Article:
Wednesday 24 January 2024

‘UK’s EV vulnerability: Battery dependency raises concerns’

‘UK’s EV vulnerability: Battery dependency raises concerns’

The UK is at risk of falling behind in the global electric vehicle (EV) revolution.

That's according to a new report from Aston University's Centre for Business Prosperity, which highlights a weak position for the UK to capitalise on the rapid EV adoption and immediate market opportunities.

The research sheds light on a critical dependency issue - the UK's heavy reliance on battery imports, surpassing exports by 10.5 times.

This exposes the nation to potential vulnerabilities as other countries, particularly Germany and China, continue to lead in the global EV market, according to the study.

The report highlights the multifaceted challenges confronting the UK's automotive sector, stemming from technological advancements, socioeconomic transformations and geopolitical intricacies.

Experts note that the recent Brexit implications, as outlined in the Trade and Cooperation Agreement, add a layer of complexity, particularly in navigating non-tariff measures and rules of origin influencing EV exports.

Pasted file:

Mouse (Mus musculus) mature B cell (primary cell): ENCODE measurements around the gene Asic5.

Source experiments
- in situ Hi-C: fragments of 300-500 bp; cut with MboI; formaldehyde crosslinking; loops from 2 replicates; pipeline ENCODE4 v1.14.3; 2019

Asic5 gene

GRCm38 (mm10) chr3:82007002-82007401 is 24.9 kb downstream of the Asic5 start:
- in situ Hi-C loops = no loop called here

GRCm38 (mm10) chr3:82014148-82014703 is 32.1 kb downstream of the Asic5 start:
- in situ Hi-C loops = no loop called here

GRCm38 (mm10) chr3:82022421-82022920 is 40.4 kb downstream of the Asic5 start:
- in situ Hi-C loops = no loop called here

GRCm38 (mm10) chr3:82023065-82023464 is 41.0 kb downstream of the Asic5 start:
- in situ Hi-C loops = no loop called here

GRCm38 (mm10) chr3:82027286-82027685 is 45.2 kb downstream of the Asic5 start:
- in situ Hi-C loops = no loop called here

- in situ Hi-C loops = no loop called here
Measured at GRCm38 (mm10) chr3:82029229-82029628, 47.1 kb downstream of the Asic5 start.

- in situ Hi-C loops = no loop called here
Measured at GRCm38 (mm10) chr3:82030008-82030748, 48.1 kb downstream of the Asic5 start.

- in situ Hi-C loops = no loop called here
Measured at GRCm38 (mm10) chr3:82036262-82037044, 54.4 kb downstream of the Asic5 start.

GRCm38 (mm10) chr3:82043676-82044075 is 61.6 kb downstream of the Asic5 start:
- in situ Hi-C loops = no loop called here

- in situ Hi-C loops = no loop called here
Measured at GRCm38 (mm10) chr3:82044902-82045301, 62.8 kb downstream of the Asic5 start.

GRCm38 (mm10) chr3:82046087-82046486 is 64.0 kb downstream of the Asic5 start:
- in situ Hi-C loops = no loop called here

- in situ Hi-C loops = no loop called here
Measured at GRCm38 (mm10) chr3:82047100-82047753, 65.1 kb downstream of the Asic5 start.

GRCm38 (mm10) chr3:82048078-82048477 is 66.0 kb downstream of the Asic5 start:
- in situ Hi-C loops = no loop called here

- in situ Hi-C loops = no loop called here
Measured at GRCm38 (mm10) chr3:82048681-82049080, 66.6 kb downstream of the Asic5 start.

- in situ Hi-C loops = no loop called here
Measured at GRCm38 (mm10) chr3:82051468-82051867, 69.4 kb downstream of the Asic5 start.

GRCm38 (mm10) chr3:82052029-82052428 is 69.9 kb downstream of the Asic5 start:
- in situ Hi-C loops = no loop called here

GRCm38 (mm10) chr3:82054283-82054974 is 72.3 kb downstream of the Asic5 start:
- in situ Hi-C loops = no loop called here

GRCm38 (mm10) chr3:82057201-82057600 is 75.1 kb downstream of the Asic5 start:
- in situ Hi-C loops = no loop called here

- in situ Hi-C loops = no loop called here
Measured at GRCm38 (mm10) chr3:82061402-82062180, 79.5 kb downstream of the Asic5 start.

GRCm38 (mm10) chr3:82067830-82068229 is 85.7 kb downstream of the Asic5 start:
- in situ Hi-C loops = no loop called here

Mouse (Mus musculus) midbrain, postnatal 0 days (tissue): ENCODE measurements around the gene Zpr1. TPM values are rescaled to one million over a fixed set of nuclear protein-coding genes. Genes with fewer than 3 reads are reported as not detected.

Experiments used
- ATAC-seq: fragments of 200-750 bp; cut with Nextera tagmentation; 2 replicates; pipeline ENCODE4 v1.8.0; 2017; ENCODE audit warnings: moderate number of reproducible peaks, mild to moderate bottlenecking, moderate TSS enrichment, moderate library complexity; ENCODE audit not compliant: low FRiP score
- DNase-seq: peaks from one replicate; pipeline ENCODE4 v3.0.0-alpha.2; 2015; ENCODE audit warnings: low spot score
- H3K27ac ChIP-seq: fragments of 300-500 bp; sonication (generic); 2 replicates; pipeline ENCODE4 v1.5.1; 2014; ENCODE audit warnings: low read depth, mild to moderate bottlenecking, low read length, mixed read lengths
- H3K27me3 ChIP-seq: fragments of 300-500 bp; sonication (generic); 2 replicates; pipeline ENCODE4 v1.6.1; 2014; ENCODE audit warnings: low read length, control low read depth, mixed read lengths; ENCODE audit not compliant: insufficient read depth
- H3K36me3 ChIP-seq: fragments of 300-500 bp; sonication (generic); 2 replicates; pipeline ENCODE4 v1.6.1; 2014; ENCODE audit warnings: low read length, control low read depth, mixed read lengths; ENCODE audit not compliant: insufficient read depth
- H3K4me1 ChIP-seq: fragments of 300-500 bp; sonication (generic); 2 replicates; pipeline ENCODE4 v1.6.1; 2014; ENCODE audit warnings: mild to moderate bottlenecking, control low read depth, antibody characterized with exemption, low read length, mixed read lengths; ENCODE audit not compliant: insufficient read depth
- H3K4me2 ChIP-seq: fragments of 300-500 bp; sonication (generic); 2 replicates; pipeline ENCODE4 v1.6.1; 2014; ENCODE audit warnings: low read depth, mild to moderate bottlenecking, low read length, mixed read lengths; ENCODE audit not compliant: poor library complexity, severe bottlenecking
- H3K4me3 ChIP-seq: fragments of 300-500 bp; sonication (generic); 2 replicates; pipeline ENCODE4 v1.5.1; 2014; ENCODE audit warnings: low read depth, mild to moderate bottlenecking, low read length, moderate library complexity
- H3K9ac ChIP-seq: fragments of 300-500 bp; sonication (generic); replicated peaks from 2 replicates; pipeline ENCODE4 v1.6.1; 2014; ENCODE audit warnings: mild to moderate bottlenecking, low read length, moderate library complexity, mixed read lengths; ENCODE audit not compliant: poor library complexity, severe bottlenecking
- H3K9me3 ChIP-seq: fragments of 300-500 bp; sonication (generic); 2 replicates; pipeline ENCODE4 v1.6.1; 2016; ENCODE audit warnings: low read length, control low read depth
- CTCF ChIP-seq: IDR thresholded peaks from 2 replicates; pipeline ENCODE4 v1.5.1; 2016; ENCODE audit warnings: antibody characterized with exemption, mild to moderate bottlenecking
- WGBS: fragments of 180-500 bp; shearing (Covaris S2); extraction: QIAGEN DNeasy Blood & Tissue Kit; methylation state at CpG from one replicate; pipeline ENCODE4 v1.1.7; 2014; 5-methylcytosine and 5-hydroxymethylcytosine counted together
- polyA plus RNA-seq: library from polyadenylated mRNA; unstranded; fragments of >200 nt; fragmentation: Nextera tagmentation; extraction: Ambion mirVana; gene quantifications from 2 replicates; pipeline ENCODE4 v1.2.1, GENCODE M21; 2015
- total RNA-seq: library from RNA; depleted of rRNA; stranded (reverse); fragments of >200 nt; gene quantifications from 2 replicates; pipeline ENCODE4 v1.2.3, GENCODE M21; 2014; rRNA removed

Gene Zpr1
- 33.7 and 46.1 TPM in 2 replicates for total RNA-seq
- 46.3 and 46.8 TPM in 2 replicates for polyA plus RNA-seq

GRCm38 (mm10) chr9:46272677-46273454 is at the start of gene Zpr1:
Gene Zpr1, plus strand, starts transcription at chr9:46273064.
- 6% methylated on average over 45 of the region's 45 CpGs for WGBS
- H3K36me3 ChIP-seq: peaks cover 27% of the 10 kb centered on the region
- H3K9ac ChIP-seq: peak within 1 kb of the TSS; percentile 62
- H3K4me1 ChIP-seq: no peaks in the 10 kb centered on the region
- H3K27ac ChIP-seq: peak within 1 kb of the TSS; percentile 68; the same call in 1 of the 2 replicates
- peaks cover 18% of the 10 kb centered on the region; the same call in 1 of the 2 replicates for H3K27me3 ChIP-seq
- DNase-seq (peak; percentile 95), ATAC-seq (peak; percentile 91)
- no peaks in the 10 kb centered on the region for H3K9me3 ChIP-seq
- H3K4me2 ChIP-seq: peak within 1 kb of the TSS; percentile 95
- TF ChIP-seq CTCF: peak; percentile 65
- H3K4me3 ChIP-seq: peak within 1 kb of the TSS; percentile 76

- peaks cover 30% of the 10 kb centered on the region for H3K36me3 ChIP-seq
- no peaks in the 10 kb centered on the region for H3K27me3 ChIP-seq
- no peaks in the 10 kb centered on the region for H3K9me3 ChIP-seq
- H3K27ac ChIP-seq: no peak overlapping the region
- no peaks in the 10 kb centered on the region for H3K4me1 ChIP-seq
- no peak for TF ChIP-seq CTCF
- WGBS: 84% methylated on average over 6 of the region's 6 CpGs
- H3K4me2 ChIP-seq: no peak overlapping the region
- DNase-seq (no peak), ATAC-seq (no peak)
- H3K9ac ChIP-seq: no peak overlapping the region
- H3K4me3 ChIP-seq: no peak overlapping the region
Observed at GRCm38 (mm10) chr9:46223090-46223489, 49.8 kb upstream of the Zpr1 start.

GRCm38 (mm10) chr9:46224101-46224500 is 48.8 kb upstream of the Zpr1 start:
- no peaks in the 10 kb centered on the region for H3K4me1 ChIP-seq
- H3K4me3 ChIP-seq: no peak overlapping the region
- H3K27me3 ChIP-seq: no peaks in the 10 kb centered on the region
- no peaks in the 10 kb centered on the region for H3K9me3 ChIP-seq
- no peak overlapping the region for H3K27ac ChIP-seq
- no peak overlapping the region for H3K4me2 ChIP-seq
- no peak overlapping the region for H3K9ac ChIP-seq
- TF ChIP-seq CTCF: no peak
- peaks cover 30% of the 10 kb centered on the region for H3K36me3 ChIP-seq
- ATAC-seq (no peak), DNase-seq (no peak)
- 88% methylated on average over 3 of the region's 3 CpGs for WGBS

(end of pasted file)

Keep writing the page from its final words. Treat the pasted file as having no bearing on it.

Jun Du, Professor of Economics at Aston Business School, said: "Our research highlights the weakness of the UK’s current position and outlines the strategic interventions urgently needed to fortify the UK’s interests and navigate the transformative landscape of the EV revolution."

Dr Oleksandr Shepotylo, Senior Lecturer in Economics at Aston Business School, said: "The report also shines a light on the level of government intervention in the EU, US and China, as all have coherent industrial strategy that capitalise on the shift to net zero, whilst the UK does not, favouring a reactive sticking plaster approach, such as the short term extension of Rules of Origin deadline with the EU.

"Whilst this provides respite to the UK the risk is that the gap with its competitors widens."

Written by

Sumit Bose

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